There is also an insistence on a teleological progression of knowledge within the humanities, where the secular society of today is portrayed as more in-the-know than that of our ancestors. While this is certainly true for some subjects, our academic advancements still fail to explain some of life's biggest questions. In Science as a Vocation, the German sociologist Max Weber argues that the social sciences fall short of answering the essential questions like, "Who are we?" and "What is this life?" Weber reasons that science can never answer certain fundamental questions of life, like what it means to live a good life, and what one should value.

Manuel Cárdenas, a PhD candidate at McGill, noted that the diminishing role of Christianity in Western society has led to a radically different study of literature.

Yet faith continues to be relevant to many students’ lives, functioning as a guide and source of hope for students during difficult times.

"There have been times when I've been really moved by the prayers of students on campus, who I guess feel the weight of the darkness of the secularism and the coldness that can come with an institution that values itself and treats itself so seriously as McGill," Cárdenas explained.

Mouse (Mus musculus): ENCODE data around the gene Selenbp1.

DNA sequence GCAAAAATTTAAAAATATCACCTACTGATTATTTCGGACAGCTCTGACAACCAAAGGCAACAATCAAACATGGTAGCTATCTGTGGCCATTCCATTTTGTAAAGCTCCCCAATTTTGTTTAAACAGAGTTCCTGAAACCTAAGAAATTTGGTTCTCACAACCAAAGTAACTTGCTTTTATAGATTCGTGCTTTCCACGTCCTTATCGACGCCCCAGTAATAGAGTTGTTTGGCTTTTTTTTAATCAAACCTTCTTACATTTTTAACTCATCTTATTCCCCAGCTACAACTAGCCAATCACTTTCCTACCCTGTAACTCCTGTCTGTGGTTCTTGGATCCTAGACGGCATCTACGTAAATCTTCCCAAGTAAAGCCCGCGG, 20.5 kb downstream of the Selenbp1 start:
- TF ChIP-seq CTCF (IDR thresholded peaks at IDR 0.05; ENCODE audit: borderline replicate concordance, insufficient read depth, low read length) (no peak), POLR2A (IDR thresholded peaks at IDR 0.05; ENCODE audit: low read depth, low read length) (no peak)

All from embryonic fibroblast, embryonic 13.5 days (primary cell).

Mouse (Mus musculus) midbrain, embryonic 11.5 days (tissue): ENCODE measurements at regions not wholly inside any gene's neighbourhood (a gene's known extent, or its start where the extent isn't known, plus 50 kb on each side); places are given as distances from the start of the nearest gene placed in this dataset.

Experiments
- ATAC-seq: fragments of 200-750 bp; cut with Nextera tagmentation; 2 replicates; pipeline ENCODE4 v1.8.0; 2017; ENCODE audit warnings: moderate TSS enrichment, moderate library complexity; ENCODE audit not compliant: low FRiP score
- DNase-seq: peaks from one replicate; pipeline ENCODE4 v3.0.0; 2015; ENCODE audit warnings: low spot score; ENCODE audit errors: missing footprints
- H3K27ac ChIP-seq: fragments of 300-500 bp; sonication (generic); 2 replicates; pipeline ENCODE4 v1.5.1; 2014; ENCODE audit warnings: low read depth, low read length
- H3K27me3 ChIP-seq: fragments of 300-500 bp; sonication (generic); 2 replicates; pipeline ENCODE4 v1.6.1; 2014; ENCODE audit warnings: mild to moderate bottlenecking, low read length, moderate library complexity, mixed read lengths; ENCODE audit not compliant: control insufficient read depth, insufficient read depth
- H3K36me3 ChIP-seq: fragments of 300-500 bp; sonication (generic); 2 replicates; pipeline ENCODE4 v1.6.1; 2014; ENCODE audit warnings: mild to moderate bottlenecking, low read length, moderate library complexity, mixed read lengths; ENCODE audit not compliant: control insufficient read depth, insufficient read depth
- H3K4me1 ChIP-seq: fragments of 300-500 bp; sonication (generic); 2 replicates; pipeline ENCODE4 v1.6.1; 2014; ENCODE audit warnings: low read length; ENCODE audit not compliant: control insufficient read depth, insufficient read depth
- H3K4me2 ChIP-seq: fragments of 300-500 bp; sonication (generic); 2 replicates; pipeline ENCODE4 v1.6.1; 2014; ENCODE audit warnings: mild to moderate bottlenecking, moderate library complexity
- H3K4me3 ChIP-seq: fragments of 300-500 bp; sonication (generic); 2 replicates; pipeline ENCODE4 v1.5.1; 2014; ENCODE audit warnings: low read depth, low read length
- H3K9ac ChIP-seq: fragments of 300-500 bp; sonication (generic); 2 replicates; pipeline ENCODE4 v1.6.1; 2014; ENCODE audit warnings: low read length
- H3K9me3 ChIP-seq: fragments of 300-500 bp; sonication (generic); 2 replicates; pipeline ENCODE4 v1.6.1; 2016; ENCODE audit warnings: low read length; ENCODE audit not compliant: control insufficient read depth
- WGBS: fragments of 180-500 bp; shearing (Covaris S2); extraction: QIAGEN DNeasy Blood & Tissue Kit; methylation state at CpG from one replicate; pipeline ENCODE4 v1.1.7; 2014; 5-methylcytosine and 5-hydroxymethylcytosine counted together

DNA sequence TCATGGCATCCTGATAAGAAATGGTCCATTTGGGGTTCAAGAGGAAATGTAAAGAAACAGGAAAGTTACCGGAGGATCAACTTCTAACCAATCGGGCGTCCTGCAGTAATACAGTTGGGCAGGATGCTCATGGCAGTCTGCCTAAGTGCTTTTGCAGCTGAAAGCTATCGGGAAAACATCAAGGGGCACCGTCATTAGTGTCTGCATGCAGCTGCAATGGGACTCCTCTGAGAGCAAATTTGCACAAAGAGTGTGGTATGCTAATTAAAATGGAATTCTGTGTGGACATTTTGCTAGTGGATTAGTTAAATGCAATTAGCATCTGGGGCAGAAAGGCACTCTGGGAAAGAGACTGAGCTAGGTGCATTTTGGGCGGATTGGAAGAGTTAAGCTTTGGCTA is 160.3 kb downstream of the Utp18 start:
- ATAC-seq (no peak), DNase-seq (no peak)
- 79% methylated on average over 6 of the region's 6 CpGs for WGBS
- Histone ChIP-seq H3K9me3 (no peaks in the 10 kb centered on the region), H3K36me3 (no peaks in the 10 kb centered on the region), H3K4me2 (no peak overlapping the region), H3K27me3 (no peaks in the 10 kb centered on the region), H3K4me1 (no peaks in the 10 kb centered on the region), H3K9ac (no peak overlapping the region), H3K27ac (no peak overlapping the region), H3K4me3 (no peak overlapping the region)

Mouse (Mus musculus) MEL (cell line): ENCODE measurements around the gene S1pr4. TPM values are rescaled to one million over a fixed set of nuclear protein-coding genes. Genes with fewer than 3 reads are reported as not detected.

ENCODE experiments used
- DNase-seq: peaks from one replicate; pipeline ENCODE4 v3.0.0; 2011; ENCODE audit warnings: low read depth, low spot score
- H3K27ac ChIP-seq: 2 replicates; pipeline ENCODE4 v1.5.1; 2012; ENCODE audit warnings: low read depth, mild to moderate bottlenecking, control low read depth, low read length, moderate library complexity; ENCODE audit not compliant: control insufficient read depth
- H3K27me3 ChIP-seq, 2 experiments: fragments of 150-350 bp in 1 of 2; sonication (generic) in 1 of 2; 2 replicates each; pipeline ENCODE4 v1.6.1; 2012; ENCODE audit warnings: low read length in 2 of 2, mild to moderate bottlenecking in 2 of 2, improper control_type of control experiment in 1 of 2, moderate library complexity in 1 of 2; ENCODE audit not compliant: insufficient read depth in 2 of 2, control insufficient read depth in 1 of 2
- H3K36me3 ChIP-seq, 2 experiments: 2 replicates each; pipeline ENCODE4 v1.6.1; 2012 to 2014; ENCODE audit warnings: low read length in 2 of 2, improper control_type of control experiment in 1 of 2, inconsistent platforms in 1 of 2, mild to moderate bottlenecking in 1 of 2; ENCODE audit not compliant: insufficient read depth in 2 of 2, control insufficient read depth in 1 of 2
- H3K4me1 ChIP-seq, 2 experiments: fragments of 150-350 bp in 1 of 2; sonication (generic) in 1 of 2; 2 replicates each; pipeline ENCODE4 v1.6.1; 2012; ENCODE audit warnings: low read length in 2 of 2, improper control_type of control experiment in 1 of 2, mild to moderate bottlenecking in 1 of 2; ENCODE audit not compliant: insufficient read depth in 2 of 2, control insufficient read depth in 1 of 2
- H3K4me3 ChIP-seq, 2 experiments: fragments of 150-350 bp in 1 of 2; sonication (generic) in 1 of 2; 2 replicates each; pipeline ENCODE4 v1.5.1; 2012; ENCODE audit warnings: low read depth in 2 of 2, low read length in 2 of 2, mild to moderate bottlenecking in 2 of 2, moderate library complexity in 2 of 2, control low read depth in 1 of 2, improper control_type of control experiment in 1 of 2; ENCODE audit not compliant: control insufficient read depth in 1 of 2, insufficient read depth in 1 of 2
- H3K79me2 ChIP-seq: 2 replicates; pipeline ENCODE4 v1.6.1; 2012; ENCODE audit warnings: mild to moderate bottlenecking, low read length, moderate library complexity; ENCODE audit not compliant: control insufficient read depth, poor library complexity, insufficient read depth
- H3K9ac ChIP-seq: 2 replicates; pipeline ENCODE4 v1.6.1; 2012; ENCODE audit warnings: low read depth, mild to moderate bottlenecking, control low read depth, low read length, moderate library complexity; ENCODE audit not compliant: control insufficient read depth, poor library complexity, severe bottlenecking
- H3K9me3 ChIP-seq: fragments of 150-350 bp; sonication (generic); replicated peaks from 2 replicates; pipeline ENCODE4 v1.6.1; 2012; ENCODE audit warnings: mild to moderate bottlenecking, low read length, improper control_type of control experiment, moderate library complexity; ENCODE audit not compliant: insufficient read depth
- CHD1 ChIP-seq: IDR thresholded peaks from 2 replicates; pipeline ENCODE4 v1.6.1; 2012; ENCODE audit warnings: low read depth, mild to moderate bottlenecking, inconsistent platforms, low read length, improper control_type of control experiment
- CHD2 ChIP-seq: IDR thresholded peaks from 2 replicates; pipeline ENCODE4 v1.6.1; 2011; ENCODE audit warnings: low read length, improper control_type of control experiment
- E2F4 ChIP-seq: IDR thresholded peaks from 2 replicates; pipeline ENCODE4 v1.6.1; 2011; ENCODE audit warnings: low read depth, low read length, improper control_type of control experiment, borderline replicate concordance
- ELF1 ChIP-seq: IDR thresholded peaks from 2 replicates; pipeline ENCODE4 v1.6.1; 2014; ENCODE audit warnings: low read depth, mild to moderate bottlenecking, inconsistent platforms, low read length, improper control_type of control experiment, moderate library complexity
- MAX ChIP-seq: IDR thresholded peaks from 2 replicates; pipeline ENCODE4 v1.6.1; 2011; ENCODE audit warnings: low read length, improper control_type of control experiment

Amidst McGill's cutthroat environment, I've found that Christian groups create a community not based on CV-boosting, but rather on a shared commitment to worshiping God and spreading His love. It's refreshing to get together with a group of people to not only discuss matters beyond academics, but also to connect to God through worship—a necessary way for me to let go of the stress of day-to-day life and focus on praising God.

"Everyone who comes [to McGill] is deserving and really, really quite talented,” Cárdenas said. “But that kind of striving [...] absent the kind of community and assurance of self-worth that Christianity requires and promises, can be very fraying in a way.”

Powerful Conversations

I've found that most Christians have a quiet yet powerful presence at McGill. We’re in your French class trying not to get called on, and praying for you when you don’t know it. We’re singing worship music in the SSMU building after class, leaving events early for prayer meetings, and wanting others to know that we’re different from the caricatures that are often made of us.

I spend too much time trying to figure out what other people will think of me when they find out I'm Christian. I wonder what assumptions they will make after that; what boxes will they put me in? However, one important lesson I've learned recently is that, more often than not, people surprise us. The friends and peers with whom I've spoken about my faith have been deeply intrigued by my story and curious to hear more. I am often surprised by this, but it makes sense; people are itching to talk about questions such as the meaning of life and existence of God. When they do take an interest, I feel gratified to be able to share what God has done in my life, and warmed that they are willing to listen.